April 24, 2014
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FIRST-PERSON: Christ, Katrina, and my hometown
Posted on Aug 31, 2005 | by Russell D. Moore

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LOUISVILLE, Ky. (BP)--In a very real sense, my hometown no longer exists. And I watched it all on CNN.

I am from Biloxi, Miss. My family members are there now, enduring the aftermath of Hurricane Katrina despite pleas to evacuate. The house I grew up in is a complete catastrophe, but at least it was not completely swept away. And as I spend most of the night praying and flipping from CNN to FOX News to MSNBC, I am reminded of how unnatural natural disasters really are.

The news reports, both nationally televised and through the south Mississippi grapevine, sound almost like a bad apocalyptic novel. Beauvoir, the Biloxi home of Confederate President Jefferson Davis, was destroyed. This old Coast landmark had stood since 1854. The home of my friend and former boss, U.S. Rep. Gene Taylor, was destroyed and washed away. He and his wife, Margaret, have lost everything. The mausoleums in some of the graveyards are said to have opened, with coffins and bodies floating down the streets. I watch the news reports, watching the place where I proposed to my wife, the place where I surrendered to ministry, the place where I ran down the beaches with my brothers, and all of it is gone.

As Christians we know something about Katrina that the rest of the world just canít know: This is not the way it is meant to be.

The Psalmist reminds us that God originally put all things under the feet of Adam (Psalm 8:6). But the writer of Hebrews reminds us that we do not yet see all things under the feet of humanity (Hebrews 2:8), although we do see a crucified and resurrected Jesus (Hebrews 2:9). The apostle Paul likewise reminds us that the creation itself groans under the reign of sin and death, waiting for its rightful rulers to assume their thrones in the resurrection (Romans 8:20-23). The storms and the waves are one more reminder that the "already" has not yet been replaced by the "not yet."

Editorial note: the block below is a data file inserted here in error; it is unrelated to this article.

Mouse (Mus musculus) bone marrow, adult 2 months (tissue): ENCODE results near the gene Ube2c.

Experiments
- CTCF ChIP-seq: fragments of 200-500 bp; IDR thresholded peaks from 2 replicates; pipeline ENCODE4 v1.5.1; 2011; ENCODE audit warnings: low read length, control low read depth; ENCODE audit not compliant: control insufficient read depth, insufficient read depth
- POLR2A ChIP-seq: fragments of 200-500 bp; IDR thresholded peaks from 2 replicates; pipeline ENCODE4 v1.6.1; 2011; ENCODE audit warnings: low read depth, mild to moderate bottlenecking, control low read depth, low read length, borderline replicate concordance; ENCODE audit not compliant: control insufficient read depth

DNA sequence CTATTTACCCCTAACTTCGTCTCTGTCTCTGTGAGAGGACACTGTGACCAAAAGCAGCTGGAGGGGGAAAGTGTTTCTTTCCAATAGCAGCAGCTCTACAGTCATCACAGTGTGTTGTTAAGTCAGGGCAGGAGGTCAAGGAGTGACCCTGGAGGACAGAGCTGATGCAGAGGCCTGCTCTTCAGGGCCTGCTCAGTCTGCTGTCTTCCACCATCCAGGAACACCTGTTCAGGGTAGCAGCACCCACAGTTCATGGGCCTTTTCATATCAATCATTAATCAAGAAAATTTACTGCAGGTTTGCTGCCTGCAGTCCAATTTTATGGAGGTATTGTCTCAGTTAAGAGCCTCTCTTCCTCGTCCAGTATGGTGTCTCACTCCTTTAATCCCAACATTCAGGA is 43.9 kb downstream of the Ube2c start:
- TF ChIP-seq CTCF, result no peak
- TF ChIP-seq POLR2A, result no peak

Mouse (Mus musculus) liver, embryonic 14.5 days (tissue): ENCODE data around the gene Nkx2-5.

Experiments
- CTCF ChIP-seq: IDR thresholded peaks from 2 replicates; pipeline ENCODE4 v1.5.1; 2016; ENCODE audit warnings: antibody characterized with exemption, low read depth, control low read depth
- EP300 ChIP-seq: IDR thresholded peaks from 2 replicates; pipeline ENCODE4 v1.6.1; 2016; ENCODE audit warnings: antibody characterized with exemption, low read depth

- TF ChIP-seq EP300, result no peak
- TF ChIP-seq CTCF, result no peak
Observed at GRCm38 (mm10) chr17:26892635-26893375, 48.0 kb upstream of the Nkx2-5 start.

Against the backdrop of the hurricane, consider the contrast between the prophet Jonah and the Messiah Jesus. Like Jonah, Jesus is confronted by a seemingly murderous storm, with his fellow travelers convinced they would perish. Whereas Jonah the sinner could only still the storm by throwing himself into its midst, Jesus exercises dominion over the winds and the waves with his voice. Mark reminds us that the boat's occupants remarked: "Who then is this, that even wind and sea obey him?" (Mark 4:41).

The CNN meteorologists can explain the hurricane only in terms of barometric pressure and water temperatures. We know, however, that at its root this natural disaster isn't natural at all. It is a creation crying out, "Adam, where are you?"

My hometown isn't there anymore. But, then again, it never really was. The hope after Katrina is not for civil defense and architectural rebuilding. It is for Biloxi, Miss., and all of the created universe, to be redeemed and restored in Christ. There will come a day when the curse is reversed, and the Gulf Coast along with the entire cosmos fully reflects the glory of a resurrected Messiah. And John sees in his vision that, on that day, "the sea was no more" (Revelation 21:1). He also sees that in the Holy City, "nothing unclean will ever enter it" (Revelation 21:27).

That includes the curse of Eden and all of its children: including a hurricane named Katrina. On that day, and not until then, nothing will ever threaten the New Jerusalem, our hometown.
--30--
Russell D. Moore is dean of the School of Theology and senior vice president for academic administration at Southern Baptist Theological Seminary.
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